BY BRIAN McGILLIVARY
TRAVERSE CITY — Law enforcement officials hope their initial success at quelling alcohol-fueled Union Street disturbances can be emulated elsewhere downtown.
A string of assaults and other drunken disturbances last summer prompted police and bar owners from Union Street Station, Dillinger's Pub, and Bootleggers to improve lighting, staffing, and communication.
Participants claimed success after things calmed down by winter, but critics alleged the relative calm likely had more to do with cold weather. The Traverse City Police Department, though, recently released a report that indicates their program is working.
"When it's cold ... people aren't staying outside to smoke so we needed to see if calls are down due to the cold or what we're doing," said Traverse City Police Capt. Brian Heffner. "We needed a way to compare apples to apples."
Police compared activity during September, October, and November 2011 to the same three months in 2012, after they'd stepped up crime prevention efforts.
High priority police calls for assault, disorderly conduct, drunkenness and other troublesome behaviors dropped by about a third, their records show.
A key to the success so far: Bar employees are calling police sooner and more often, Heffner said. Owners of those bars previously worried that frequent calls to police might hurt them when their licenses came up for renewal. But all parties agreed that ejecting troublesome patrons did little more than push problems onto the street.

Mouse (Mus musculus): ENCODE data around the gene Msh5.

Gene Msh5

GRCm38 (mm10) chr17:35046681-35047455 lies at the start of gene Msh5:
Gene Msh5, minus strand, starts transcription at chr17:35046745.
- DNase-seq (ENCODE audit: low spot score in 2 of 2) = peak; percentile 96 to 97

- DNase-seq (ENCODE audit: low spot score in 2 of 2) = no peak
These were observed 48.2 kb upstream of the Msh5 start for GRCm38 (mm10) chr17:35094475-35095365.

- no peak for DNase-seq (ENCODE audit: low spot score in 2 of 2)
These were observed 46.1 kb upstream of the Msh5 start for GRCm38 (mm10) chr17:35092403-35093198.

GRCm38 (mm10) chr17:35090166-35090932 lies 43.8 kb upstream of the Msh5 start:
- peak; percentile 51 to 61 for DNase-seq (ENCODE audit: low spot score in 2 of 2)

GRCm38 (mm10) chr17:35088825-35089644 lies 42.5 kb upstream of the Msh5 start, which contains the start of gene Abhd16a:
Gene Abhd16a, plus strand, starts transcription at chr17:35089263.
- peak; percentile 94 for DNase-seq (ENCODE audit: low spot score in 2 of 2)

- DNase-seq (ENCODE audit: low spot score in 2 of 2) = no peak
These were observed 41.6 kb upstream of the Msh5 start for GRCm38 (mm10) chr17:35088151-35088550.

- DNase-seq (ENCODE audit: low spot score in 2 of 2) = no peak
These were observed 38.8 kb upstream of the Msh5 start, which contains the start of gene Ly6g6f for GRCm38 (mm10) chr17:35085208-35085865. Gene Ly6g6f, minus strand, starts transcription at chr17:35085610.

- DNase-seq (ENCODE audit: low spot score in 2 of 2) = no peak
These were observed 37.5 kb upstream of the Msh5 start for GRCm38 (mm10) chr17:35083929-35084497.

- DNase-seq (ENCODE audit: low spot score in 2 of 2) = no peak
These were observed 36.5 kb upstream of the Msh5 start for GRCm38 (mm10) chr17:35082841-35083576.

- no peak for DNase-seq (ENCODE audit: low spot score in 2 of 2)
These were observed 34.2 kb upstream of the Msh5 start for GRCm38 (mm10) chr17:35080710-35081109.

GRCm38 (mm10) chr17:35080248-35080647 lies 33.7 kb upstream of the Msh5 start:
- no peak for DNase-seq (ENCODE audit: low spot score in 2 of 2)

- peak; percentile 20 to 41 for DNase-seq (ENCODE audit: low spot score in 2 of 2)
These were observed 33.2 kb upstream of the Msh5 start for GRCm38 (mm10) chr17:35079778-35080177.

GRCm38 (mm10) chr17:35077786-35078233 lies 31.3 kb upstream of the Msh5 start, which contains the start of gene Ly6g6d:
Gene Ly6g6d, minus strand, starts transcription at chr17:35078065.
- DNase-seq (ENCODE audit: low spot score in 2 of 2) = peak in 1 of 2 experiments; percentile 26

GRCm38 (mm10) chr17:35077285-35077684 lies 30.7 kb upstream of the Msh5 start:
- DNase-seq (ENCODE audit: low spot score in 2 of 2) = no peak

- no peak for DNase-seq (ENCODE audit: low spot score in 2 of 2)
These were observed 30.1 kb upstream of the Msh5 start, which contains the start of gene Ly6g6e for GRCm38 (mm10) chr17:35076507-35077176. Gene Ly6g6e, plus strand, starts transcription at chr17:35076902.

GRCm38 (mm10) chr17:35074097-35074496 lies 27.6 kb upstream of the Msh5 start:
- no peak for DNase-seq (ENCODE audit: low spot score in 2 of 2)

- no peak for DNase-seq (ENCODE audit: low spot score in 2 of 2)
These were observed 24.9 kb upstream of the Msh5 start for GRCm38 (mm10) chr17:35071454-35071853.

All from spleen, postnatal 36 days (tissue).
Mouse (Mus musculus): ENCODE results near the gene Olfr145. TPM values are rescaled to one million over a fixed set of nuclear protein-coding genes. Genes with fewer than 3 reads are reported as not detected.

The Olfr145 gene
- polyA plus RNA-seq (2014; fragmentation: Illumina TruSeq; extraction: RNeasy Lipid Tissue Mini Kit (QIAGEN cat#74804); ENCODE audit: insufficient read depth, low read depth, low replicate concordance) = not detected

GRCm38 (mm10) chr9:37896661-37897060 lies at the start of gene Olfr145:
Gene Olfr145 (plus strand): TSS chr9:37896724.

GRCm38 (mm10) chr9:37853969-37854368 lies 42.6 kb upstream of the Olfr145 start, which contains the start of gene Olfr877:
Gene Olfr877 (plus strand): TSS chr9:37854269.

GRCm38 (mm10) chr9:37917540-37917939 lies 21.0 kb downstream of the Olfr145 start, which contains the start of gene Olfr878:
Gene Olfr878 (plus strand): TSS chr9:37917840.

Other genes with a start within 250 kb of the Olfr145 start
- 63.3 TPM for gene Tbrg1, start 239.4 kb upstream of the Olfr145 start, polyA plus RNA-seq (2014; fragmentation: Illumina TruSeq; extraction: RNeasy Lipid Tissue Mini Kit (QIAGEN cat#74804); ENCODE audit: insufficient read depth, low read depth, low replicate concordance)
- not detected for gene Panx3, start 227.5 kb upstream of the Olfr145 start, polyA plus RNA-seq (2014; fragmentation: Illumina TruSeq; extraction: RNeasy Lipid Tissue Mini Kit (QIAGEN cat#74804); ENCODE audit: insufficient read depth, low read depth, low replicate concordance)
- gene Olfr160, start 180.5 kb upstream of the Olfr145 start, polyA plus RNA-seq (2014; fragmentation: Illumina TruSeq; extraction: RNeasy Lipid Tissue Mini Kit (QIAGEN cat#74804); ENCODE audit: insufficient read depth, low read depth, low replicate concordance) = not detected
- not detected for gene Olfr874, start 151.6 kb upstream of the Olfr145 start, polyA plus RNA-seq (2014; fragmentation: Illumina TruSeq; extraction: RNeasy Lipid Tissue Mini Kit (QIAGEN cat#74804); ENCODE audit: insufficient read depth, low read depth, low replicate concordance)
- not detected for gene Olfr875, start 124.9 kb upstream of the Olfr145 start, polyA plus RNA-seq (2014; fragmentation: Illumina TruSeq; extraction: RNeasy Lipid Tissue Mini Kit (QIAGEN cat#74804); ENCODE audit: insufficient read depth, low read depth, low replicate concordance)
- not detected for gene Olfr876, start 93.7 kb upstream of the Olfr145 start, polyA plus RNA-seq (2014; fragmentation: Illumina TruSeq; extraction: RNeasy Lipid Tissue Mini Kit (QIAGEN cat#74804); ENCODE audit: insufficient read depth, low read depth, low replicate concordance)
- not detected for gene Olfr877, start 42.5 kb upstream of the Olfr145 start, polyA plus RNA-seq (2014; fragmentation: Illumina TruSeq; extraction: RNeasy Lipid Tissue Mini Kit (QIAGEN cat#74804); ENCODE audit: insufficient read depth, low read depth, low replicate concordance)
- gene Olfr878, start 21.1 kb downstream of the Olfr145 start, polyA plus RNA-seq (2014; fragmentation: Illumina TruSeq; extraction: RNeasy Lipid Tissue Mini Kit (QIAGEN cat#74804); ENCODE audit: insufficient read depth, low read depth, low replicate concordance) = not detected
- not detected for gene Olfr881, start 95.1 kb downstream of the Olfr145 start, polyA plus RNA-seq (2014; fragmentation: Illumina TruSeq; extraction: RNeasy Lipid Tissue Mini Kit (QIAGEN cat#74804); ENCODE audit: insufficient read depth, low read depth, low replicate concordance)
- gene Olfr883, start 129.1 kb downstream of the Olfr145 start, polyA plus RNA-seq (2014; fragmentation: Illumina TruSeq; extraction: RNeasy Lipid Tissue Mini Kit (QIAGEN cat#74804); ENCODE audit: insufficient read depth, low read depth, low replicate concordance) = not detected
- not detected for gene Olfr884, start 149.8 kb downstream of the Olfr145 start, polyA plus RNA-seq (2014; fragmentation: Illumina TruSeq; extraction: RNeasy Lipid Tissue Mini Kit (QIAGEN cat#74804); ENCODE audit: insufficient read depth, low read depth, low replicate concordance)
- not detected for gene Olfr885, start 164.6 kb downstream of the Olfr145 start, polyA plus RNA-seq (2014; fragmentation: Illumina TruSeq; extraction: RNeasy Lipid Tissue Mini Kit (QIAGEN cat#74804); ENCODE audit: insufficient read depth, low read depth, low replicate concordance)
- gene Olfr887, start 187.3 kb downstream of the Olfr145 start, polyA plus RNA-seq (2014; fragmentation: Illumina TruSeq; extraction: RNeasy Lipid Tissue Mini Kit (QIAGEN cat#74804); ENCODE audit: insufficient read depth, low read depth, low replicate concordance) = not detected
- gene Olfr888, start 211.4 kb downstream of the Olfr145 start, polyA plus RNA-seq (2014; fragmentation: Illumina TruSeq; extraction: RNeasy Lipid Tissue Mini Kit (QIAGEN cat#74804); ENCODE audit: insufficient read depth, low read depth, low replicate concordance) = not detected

"They hesitated to be proactive, but the earlier you call us the better," Heffner said. "If we have to come 10 times but don't have one problem when we get there, that's a success."
The next step, proposed by Union Street Station and the owners of Bootleggers and Dillinger's, is a meeting with all the bar owners in and around the 100 Block of Union Street to discuss communication and other matters of mutual concern.
City officials would like to expand those meetings to include bar owners throughout the downtown before the start of the busy summer season, Heffner said.
Mayor Michael Estes praised city staff for not proposing broad new rules or ordinances to address the problem.
"When you can identify the problems, you can contact people directly to address it, and that's what we did," Estes said. "Now the incidents are going down.
"I'm not saying it will stay like that, but hopefully it will," he said.